Stalking victims reveal impact on mental health

Fri, 05 Apr 2019 16:20:00 BST

Non-violent stalking can cause lasting psychological damage to victims and should be treated as seriously as domestic abuse by the criminal justice system, according to new research.

More than 125 stalking victims from across Scotland were asked to detail their experiences as part of a survey by Glasgow Caledonian University.

The actions of their stalker had an impact on all aspects of their lives, from their mental and physical health to employment and social life.

Victims reported suicide attempts, anxiety, depression, a loss of confidence and feelings of isolation. Some changed jobs and moved house after being targeted.

Stalking behaviours ranged from sexual assault, harassment, and threats of violence, to spying, remote surveillance, making unwanted phone calls, sending unwanted notes or letters, texts, emails and social media messages.

Katy Proctor, lecturer in criminology and policing at GCU, who carried out the study, believes designated task forces and specialist courts should be set up to handle stalking in all its forms.

Ms Proctor said: "There’s a danger that by focusing solely on the physical risk posed by violent stalkers, it allows those who cause emotional damage to continue their behaviour.

“If we are to support and protect victims of stalking effectively, the justice system needs to recognise the potential of non-violent offenders to cause significant and long-lasting harm.”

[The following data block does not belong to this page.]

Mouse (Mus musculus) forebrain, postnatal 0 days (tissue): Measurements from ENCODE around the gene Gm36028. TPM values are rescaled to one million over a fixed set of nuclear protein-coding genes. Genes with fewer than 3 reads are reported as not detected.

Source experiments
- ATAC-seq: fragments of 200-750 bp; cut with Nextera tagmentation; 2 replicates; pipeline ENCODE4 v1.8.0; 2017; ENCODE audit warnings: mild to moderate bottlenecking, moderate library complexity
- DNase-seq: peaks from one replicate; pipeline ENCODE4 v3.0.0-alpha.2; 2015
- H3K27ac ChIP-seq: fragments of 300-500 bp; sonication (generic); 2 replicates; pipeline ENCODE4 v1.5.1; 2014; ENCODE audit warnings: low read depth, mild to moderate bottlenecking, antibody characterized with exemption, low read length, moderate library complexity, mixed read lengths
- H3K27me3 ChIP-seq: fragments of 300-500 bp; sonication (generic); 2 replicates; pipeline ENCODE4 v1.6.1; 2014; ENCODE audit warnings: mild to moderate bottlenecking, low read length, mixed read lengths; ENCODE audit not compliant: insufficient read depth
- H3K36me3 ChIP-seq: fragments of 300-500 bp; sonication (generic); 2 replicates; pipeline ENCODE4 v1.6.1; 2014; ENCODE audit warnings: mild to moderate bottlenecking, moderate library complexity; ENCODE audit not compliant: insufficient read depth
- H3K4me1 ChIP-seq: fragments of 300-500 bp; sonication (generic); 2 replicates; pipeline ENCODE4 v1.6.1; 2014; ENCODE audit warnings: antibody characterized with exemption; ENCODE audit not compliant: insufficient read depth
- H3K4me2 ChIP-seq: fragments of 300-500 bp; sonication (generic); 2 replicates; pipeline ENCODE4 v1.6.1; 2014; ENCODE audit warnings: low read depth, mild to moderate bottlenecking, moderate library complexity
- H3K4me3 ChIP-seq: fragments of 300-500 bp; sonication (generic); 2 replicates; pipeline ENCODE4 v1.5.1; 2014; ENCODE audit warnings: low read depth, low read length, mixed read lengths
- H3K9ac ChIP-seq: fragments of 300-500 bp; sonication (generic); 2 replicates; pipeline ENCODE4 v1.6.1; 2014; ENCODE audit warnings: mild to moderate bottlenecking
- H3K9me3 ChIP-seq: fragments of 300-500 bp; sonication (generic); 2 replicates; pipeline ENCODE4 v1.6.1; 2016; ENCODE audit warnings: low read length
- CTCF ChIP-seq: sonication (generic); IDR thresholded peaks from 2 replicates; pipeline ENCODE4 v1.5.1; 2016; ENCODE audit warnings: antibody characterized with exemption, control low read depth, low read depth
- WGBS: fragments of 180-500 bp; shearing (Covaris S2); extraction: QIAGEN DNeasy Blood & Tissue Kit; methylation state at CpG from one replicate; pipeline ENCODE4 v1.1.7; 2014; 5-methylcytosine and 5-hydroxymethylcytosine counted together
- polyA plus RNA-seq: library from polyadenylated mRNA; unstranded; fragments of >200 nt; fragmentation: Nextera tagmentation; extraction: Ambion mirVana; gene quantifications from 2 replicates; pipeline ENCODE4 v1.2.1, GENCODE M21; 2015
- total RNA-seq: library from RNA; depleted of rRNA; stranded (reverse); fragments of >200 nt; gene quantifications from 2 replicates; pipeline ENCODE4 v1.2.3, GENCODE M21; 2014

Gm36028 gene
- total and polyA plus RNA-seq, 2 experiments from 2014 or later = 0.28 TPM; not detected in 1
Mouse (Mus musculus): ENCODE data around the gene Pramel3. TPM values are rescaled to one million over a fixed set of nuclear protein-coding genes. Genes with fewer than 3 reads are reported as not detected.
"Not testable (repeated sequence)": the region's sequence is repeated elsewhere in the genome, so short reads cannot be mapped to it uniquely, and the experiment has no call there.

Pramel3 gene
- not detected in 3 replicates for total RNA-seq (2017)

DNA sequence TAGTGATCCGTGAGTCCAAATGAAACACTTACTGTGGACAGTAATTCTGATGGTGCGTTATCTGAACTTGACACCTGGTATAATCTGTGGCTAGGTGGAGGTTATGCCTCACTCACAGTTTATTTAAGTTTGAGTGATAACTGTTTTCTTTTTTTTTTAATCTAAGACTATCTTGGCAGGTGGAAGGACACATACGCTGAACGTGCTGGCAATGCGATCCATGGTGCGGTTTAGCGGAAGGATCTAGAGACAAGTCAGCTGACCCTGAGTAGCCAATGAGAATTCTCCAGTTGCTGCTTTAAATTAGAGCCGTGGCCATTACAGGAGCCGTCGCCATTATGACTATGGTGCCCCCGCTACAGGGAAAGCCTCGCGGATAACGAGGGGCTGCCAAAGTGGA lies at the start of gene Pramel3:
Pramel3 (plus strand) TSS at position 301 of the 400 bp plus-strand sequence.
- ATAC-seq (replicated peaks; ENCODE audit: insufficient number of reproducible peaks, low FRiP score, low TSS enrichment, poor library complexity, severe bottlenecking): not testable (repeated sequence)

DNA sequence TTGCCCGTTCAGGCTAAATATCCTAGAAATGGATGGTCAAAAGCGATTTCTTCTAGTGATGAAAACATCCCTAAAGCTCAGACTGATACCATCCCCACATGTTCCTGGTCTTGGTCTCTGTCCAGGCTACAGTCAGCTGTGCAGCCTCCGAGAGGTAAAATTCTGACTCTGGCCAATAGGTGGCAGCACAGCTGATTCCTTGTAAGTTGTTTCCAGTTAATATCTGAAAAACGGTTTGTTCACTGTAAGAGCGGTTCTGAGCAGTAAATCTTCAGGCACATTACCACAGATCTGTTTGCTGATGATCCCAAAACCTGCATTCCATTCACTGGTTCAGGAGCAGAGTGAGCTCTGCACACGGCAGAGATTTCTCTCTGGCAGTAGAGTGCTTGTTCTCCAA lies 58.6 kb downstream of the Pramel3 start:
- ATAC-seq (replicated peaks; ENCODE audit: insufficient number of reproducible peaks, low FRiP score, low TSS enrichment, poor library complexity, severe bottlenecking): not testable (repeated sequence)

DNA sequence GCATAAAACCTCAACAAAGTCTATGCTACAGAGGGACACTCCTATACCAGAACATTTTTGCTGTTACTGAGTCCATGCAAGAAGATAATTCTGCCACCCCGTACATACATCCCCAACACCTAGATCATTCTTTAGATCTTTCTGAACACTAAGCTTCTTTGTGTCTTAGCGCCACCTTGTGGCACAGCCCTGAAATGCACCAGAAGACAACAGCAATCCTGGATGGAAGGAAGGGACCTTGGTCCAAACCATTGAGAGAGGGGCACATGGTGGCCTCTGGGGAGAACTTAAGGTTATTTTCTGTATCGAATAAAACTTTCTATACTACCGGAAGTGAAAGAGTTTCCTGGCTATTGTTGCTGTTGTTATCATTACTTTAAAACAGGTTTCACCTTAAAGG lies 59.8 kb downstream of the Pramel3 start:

Of the 128 victims who took part in the survey, 87% were stalked by someone who was known to them. Around one in three, 34%, were targeted by a partner or an ex-partner, 24% were stalked by an acquaintance and 11% by a work colleague. Three in four of those who took part, 76%, were women who were stalked by men.

Less than half, 49%, of those surveyed reported their concerns to Police Scotland.


Asked how being victimised made them feel, 83% said they felt they may have done something to trigger the behaviour and 77% said they felt shame.

Ms Proctor said: “It is important to stress that victims are in no way responsible. Non-delusional stalking is about power and control, similar to domestic abuse. It's a conscious decision made by the perpetrator, they are not out of control.

“If we accept that power and control are fundamental to stalking, then it becomes apparent why perpetrators deliberately make their targets aware of being stalked.”

Experts are calling for specialist training to be rolled out throughout the criminal justice system to recognise stalking can take place across all relationship types.

National Stalking Awareness Week, which runs from Monday, April 8, to Friday, April 12, will this year focus on the impact stalking has on victims’ mental and emotional health.

A social media campaign, entitled #StalkingStealsLives, will aim to raise awareness amongst health professionals of the seriousness of stalking.